A hillbilly (redneck) wedding.

Anonymous Sports Betting

Now I know that the first thing that is probably going through your mind is that these photos are from West Virginia. Who knows, they just might be!

The first one definitely looks like it has been a victim of photoshopping, but the second one looks real. Real or not, they strike me as funny so I figured that I would pass them along.


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Photobucket - Video and Image Hosting

WARNING: TRUE STORY BELOW!
A good friend of mine had a wedding that looked eerily similar to this. It was out in his front yard and was complete with a noose hanging in a tree that they were standing under, a very drunk groom and drunk groomsmen, a dog (or two) that wouldn’t leave anyone alone, and another friend shooting a 12 gauge shotgun into the air multiple times after the pastor said “You may kiss the bride”. Yes, this one did take place in good ol’ WV. Less than a mile from my house in fact.The wedding day ended with everyone taking turns riding a couple of ATV’s (fourwheelers) with only one minor accident. One of the drunks (no, not me) flipped the 600 lb. monster of a fourwheeler over frontwards. I don’t know how it happened, but it did. He had no injuries other than a bruised ego. Good times man…good times.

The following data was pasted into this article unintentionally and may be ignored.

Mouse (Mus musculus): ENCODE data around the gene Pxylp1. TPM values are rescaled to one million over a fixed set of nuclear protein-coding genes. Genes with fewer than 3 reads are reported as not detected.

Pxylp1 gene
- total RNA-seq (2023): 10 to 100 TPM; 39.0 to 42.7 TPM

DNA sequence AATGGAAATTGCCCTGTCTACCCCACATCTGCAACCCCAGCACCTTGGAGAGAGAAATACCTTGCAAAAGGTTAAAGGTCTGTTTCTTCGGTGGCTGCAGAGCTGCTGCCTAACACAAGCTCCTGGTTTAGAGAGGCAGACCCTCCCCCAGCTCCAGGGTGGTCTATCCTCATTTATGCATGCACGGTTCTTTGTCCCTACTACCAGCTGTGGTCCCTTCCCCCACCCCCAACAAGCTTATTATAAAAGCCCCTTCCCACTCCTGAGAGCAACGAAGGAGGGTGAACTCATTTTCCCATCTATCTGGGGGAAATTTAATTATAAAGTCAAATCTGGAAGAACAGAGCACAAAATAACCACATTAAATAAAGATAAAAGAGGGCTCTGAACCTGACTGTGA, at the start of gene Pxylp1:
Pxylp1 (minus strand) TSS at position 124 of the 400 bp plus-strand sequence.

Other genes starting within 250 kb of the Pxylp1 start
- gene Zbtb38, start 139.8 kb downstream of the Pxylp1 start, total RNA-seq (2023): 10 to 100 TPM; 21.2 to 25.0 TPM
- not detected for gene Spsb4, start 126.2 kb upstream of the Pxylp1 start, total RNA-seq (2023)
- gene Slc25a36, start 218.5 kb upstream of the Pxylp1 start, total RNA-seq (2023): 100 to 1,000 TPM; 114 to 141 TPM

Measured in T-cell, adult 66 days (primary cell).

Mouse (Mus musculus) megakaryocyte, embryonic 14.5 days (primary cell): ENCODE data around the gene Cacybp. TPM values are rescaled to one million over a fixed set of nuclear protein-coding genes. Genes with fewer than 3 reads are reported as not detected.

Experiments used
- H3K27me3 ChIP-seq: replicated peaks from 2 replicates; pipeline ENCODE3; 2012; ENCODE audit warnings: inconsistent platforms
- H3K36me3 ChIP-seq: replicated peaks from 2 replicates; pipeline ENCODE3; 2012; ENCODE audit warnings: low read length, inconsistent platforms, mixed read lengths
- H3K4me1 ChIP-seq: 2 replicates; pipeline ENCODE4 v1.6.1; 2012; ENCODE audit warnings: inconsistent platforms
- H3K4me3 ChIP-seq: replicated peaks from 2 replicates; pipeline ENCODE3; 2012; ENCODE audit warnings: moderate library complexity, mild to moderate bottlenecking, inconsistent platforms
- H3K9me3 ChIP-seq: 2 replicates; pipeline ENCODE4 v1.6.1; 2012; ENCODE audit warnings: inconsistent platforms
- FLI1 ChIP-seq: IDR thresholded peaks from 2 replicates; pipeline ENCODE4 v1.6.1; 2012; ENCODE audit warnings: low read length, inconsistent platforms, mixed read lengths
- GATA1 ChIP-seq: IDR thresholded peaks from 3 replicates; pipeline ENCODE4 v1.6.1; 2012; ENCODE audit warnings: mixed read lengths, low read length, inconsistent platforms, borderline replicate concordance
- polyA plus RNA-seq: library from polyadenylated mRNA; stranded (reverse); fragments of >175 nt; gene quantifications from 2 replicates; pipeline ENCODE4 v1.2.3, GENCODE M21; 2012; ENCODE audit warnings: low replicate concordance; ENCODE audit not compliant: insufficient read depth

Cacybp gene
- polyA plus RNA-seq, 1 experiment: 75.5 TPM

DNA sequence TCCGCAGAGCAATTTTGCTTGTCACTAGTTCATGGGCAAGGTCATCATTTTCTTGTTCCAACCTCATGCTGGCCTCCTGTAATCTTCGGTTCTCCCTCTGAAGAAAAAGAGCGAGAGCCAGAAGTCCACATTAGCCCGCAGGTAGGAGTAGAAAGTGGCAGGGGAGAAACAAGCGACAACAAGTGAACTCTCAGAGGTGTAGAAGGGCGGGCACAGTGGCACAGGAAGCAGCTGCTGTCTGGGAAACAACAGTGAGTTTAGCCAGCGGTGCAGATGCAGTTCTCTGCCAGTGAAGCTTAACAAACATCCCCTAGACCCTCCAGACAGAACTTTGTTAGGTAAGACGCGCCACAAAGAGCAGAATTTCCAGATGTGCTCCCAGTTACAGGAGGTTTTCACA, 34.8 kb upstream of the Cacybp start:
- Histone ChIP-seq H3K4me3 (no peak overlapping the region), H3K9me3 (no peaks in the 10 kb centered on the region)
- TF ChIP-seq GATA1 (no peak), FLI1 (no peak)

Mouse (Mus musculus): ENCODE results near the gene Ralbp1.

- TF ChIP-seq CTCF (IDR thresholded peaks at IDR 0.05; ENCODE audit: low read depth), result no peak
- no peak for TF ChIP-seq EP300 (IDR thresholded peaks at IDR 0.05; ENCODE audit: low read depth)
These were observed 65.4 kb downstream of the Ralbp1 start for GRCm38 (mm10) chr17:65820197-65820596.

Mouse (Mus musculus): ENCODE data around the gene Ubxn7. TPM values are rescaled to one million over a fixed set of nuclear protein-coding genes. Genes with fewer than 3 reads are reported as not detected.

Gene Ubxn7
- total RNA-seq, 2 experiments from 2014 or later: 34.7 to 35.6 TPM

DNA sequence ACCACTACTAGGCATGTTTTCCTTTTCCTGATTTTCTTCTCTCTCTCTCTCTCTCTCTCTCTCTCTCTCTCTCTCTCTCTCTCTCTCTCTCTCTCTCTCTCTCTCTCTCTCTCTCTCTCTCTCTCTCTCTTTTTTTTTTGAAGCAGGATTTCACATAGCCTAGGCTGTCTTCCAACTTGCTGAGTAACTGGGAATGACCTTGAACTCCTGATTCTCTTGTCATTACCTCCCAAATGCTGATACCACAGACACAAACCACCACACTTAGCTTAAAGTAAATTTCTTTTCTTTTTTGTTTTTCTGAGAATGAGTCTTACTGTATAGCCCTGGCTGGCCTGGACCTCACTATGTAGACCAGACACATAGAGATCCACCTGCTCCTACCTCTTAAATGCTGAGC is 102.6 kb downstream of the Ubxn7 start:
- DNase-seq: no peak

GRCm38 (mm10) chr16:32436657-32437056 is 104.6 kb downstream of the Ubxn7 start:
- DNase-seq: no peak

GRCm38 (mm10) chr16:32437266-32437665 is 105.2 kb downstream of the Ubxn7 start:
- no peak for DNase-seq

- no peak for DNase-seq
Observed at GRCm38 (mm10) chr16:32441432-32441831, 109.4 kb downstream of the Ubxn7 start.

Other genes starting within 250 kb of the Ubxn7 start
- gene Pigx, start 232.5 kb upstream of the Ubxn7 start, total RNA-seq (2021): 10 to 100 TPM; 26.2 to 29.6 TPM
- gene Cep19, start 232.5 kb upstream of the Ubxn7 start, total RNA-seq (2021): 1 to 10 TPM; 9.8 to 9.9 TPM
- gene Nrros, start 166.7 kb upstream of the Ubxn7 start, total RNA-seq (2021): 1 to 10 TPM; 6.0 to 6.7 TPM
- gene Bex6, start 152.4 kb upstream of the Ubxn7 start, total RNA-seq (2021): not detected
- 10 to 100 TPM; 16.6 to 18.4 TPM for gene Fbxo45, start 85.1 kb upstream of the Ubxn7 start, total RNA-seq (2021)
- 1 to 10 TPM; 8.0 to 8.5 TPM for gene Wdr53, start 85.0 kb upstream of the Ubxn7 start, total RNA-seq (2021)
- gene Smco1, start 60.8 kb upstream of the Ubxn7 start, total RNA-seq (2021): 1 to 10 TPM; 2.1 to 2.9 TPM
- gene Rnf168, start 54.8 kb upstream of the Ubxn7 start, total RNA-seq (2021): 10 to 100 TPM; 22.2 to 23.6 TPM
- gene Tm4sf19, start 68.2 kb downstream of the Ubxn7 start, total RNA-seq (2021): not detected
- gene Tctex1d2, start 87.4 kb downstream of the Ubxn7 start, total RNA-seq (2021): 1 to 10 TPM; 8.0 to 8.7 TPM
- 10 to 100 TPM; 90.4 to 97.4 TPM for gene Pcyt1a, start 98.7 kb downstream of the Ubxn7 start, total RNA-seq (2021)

REDNECK – “cracker,” 1893; attested 1830 in more specialized sense (“This may be ascribed to the Red Necks, a name bestowed upon the Presbyterians in Fayetteville,” from Ann Royall, “Southern Tour I,” p.148). According to various theories, red perhaps from anger, or from pellagra, but most likely from mule farmers’ outdoors labor in the sun, wearing a shirt and straw hat, with the neck exposed.
Online Etymology Dictionary, © 2001 Douglas Harper